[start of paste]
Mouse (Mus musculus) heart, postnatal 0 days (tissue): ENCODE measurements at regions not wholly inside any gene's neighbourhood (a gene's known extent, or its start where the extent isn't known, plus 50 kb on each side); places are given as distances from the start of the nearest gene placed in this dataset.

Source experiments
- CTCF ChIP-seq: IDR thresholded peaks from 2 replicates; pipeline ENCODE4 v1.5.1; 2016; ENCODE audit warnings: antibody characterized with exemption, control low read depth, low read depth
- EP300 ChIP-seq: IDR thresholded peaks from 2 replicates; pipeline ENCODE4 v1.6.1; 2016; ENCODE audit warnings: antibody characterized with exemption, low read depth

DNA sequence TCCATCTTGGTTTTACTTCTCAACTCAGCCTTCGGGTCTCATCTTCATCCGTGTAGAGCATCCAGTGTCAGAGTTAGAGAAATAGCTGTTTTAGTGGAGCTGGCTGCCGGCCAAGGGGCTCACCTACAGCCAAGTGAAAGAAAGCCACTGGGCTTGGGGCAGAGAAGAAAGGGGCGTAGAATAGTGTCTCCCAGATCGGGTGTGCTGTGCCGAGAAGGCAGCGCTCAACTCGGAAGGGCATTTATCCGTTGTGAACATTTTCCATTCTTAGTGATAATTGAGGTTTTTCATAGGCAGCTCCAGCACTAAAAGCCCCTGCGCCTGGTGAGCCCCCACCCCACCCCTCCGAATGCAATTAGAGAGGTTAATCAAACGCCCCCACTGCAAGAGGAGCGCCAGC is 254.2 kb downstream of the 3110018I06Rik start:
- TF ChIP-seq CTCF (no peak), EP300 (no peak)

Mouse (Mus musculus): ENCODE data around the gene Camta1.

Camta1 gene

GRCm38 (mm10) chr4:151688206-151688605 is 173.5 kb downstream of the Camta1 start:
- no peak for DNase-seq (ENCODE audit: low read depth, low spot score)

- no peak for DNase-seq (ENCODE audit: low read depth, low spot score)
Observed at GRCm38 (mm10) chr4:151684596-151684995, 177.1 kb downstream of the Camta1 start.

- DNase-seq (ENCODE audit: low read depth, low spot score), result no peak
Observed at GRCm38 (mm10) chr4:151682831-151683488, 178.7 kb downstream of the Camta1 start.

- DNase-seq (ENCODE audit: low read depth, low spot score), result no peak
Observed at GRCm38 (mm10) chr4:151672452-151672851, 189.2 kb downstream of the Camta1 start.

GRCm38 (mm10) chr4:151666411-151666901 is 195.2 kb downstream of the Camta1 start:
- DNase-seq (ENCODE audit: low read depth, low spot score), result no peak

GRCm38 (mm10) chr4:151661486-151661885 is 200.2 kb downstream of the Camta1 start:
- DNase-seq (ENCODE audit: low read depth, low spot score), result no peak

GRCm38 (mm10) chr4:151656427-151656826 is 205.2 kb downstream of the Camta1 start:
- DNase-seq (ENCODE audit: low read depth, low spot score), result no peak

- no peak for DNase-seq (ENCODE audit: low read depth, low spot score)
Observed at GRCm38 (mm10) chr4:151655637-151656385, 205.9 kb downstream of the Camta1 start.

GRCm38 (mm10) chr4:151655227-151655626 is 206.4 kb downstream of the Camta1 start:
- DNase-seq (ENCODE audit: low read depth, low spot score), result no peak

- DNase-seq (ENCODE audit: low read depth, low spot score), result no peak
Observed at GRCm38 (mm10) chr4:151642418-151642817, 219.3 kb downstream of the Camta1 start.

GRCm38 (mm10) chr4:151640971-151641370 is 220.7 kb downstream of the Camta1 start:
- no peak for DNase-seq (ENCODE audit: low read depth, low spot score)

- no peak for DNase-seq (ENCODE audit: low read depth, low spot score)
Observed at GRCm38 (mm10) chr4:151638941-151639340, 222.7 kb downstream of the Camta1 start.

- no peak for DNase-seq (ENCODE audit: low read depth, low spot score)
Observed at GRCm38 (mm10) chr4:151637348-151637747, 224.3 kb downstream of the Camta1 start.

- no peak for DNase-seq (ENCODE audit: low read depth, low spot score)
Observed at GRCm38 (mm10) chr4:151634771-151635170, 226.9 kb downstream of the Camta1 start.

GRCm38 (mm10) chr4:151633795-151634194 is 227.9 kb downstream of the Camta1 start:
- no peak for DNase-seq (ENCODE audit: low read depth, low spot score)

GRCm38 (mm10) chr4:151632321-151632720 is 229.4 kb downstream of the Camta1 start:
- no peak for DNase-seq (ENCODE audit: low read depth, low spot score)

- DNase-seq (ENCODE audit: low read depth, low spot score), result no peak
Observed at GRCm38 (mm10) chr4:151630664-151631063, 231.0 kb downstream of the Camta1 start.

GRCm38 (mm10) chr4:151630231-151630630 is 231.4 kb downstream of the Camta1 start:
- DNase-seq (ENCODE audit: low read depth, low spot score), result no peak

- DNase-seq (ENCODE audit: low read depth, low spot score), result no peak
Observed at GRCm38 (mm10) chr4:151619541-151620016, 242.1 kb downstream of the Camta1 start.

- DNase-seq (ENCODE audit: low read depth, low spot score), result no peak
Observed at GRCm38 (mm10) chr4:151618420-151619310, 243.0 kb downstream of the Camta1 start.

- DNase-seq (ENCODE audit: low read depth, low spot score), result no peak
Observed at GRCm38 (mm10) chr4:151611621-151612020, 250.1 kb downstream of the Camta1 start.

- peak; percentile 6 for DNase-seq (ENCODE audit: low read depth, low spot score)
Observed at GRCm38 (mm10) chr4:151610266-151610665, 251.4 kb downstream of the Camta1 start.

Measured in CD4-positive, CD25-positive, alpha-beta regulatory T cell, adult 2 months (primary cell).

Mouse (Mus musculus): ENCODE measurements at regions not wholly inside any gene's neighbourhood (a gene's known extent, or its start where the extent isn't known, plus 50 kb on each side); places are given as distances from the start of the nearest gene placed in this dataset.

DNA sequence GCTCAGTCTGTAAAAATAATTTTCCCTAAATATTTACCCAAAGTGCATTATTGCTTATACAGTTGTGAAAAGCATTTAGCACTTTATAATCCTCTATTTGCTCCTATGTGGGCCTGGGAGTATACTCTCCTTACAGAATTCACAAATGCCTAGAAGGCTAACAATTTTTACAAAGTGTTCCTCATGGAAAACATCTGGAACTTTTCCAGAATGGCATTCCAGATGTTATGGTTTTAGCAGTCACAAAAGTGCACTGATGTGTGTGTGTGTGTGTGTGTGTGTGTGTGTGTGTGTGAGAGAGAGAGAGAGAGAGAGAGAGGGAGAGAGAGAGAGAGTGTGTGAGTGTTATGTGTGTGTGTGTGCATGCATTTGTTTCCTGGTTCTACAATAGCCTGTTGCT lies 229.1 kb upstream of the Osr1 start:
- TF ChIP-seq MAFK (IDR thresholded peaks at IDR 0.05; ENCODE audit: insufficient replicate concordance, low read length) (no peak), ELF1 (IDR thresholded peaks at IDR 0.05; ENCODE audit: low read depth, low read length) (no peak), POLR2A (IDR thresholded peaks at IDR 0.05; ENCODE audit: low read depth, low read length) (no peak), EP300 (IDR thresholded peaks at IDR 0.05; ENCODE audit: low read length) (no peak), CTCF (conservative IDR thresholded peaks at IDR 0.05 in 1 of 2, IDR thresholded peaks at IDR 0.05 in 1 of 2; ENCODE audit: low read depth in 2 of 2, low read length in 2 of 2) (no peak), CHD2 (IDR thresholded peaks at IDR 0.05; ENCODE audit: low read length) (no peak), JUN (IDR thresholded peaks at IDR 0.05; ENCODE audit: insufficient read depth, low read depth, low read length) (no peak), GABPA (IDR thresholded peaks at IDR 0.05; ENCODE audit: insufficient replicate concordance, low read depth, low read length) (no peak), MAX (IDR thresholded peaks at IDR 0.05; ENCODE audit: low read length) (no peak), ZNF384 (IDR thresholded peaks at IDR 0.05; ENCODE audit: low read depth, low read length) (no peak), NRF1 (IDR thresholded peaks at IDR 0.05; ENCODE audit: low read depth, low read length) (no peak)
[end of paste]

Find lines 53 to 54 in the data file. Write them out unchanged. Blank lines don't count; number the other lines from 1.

Measured in CD4-positive, CD25-positive, alpha-beta regulatory T cell, adult 2 months (primary cell).

Mouse (Mus musculus): ENCODE measurements at regions not wholly inside any gene's neighbourhood (a gene's known extent, or its start where the extent isn't known, plus 50 kb on each side); places are given as distances from the start of the nearest gene placed in this dataset.